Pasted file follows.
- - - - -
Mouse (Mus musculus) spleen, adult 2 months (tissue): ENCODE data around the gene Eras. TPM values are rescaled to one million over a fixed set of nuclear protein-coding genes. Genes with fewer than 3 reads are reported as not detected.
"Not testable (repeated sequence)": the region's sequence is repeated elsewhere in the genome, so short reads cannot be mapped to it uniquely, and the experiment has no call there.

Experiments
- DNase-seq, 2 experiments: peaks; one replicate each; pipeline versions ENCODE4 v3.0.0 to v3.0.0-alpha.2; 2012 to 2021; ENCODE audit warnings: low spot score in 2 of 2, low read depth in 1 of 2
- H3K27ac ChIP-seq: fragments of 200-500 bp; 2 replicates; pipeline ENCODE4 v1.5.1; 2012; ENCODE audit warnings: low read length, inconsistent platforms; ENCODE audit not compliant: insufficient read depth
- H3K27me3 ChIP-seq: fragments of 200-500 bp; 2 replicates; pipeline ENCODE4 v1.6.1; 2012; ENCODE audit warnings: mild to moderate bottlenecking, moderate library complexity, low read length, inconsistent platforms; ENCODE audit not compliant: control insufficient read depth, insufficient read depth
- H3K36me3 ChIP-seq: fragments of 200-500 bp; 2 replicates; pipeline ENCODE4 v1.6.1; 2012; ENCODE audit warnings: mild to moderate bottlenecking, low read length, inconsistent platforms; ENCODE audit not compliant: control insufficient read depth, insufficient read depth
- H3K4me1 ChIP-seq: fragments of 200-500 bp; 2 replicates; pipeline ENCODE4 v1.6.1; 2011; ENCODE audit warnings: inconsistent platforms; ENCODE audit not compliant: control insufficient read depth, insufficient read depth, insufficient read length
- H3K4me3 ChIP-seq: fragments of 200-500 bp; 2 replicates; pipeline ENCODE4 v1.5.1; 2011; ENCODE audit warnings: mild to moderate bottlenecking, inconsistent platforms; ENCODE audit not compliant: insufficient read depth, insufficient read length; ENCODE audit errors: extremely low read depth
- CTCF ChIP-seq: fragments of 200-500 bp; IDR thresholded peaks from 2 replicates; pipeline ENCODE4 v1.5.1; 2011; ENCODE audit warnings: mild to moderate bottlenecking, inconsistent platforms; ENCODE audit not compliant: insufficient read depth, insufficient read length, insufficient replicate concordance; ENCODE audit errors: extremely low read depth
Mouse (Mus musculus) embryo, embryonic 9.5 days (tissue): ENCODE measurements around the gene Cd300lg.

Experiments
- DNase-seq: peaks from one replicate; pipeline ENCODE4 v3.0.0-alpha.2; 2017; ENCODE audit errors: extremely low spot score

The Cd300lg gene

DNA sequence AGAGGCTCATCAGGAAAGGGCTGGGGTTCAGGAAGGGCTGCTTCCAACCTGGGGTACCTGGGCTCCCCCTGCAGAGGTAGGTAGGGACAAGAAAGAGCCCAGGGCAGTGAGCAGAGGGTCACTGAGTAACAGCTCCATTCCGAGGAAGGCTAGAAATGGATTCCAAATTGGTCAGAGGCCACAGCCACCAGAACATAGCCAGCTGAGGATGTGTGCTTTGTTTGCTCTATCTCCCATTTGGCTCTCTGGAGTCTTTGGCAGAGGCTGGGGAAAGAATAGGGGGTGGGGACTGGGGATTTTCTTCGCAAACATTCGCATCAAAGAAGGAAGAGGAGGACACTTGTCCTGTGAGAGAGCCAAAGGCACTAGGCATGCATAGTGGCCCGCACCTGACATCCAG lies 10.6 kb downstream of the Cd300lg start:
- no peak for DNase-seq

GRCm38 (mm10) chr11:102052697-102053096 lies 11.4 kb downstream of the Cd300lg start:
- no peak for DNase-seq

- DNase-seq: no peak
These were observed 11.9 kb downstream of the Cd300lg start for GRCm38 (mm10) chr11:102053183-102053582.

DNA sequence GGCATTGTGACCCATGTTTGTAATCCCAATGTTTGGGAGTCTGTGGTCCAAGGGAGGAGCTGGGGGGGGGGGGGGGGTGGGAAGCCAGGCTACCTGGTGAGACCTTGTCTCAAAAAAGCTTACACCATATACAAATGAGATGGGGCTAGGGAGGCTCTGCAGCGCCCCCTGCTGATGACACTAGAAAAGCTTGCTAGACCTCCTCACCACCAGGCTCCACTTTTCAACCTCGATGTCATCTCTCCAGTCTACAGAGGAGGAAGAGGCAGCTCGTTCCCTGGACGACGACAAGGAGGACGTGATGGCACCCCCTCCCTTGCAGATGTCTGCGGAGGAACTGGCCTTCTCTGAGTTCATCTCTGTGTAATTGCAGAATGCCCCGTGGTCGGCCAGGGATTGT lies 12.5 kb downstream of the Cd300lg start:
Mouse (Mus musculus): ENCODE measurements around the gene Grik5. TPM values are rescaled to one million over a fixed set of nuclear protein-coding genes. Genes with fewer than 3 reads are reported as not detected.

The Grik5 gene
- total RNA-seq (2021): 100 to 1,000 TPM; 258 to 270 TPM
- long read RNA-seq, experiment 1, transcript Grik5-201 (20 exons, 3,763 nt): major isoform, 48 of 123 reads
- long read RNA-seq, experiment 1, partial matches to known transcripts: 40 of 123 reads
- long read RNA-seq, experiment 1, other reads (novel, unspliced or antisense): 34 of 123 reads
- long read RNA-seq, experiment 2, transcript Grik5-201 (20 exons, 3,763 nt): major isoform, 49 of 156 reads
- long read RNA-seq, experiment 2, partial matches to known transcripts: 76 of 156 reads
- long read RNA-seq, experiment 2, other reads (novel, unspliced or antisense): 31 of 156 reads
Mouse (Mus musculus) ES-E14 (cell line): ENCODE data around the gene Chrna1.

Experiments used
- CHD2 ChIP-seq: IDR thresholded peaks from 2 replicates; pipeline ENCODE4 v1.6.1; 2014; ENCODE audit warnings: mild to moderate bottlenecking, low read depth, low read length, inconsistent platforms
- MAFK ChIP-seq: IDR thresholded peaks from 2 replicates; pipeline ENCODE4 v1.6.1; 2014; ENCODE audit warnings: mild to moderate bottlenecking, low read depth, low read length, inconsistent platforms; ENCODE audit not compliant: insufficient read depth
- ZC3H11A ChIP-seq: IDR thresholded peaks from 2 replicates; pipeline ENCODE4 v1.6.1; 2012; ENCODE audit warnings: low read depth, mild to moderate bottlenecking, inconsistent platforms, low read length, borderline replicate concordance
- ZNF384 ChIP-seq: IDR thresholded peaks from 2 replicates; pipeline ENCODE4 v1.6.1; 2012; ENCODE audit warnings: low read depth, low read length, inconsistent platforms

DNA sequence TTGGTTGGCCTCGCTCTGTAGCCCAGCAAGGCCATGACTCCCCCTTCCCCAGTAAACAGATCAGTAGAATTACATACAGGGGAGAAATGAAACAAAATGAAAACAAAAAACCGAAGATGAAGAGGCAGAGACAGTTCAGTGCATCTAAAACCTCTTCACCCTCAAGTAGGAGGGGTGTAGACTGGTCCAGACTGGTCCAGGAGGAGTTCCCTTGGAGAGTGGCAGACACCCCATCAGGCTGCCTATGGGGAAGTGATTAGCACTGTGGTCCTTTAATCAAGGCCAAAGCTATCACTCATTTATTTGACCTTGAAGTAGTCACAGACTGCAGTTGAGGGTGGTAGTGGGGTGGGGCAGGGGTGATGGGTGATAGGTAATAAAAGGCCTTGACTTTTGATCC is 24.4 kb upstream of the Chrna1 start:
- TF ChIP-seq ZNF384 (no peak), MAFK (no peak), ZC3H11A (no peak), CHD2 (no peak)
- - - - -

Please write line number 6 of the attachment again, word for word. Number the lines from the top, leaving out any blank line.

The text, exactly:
- H3K27me3 ChIP-seq: fragments of 200-500 bp; 2 replicates; pipeline ENCODE4 v1.6.1; 2012; ENCODE audit warnings: mild to moderate bottlenecking, moderate library complexity, low read length, inconsistent platforms; ENCODE audit not compliant: control insufficient read depth, insufficient read depth